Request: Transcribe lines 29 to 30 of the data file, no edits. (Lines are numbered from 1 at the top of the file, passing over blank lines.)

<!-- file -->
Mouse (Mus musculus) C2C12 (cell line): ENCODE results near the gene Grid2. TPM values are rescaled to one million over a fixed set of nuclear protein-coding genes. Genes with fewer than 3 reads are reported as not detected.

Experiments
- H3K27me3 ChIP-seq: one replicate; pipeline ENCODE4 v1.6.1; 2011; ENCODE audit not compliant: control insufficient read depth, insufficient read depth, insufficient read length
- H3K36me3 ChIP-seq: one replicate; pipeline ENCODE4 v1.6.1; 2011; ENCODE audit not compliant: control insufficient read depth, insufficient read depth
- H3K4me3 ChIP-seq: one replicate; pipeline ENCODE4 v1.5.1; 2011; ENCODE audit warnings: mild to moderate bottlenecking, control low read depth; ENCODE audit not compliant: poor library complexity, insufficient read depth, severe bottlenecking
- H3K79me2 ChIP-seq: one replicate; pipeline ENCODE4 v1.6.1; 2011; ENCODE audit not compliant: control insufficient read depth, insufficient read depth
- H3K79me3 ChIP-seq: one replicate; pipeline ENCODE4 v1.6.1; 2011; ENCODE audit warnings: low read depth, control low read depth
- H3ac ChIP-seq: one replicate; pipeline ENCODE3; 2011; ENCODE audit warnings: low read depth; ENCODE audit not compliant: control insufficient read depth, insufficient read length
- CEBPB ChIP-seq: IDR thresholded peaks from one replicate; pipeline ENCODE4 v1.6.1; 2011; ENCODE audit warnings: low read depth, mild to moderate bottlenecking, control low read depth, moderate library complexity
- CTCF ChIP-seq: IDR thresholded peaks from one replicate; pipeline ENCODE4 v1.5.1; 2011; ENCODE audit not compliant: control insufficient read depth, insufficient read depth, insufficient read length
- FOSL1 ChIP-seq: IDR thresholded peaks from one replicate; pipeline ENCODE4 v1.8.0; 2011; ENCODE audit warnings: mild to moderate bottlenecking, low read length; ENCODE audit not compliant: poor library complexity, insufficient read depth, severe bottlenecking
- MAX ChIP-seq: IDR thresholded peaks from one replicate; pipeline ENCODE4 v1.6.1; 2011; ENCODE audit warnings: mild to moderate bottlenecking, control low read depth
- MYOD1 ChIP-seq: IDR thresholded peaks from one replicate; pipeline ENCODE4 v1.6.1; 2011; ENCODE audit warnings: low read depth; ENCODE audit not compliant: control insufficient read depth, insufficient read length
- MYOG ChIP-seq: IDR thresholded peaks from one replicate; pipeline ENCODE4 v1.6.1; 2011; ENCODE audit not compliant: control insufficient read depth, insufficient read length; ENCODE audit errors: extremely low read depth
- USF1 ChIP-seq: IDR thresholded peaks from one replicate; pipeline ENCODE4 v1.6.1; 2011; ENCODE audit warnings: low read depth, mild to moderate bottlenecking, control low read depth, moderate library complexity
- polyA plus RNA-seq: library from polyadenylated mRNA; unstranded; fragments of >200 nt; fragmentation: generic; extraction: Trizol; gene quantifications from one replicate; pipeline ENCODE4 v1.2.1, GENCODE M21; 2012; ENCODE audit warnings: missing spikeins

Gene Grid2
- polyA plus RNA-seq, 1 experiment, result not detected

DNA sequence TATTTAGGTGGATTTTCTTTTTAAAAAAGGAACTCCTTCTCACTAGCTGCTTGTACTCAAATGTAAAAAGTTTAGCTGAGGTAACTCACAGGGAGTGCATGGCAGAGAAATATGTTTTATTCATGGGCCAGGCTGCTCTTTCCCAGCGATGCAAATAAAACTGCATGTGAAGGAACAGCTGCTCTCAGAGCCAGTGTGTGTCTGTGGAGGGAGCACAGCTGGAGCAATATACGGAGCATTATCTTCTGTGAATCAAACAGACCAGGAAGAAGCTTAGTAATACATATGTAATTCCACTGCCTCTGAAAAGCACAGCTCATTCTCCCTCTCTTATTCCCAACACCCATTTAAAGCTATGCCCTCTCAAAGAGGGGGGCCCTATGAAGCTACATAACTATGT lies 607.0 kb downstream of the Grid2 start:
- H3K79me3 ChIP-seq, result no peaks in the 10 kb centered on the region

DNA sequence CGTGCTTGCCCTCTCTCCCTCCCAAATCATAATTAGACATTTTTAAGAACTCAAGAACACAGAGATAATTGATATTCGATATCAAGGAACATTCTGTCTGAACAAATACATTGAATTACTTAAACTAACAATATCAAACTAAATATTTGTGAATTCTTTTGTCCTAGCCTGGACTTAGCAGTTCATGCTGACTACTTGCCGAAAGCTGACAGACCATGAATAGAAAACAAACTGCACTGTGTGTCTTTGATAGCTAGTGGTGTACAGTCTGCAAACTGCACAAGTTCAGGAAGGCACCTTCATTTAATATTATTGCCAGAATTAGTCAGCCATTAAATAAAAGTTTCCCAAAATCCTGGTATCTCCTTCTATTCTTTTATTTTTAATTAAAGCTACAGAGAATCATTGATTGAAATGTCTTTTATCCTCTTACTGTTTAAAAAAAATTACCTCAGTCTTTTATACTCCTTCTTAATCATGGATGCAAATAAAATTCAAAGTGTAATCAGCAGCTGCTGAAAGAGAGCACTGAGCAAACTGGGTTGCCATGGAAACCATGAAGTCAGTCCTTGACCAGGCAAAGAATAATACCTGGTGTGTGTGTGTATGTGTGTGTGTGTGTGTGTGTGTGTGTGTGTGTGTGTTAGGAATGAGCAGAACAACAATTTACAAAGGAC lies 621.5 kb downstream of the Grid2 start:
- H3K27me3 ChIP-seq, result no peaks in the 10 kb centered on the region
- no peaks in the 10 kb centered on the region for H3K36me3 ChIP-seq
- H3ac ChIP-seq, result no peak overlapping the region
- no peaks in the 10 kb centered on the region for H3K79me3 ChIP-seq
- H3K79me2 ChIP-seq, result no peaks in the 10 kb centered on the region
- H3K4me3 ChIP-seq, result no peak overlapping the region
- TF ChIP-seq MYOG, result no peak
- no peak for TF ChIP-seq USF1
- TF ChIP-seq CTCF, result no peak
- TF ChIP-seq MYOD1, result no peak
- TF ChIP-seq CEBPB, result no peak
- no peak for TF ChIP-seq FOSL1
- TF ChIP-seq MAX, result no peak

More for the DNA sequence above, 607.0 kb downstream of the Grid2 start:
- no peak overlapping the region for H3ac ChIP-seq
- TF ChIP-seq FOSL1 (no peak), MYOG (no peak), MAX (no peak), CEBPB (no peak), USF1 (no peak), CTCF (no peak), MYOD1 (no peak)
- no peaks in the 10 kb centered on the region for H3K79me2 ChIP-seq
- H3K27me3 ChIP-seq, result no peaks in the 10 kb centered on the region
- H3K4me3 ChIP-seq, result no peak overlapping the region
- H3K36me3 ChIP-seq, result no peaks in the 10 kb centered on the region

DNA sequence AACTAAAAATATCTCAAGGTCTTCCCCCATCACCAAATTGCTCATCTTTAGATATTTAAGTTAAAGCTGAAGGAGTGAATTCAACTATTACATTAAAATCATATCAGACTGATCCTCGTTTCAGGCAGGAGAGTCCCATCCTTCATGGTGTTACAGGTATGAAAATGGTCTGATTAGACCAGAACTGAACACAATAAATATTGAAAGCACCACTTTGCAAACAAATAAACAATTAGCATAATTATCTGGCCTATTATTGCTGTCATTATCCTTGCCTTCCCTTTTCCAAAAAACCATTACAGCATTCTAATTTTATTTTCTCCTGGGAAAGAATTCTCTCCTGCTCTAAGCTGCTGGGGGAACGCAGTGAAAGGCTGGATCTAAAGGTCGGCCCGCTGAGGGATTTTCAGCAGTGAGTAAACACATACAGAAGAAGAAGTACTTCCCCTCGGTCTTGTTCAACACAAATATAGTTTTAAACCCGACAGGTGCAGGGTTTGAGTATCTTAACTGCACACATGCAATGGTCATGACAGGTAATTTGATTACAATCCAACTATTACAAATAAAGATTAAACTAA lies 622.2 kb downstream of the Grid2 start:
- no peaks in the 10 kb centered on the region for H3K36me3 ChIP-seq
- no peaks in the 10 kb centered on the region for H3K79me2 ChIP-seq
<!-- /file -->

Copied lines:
- no peak for TF ChIP-seq USF1
- TF ChIP-seq CTCF, result no peak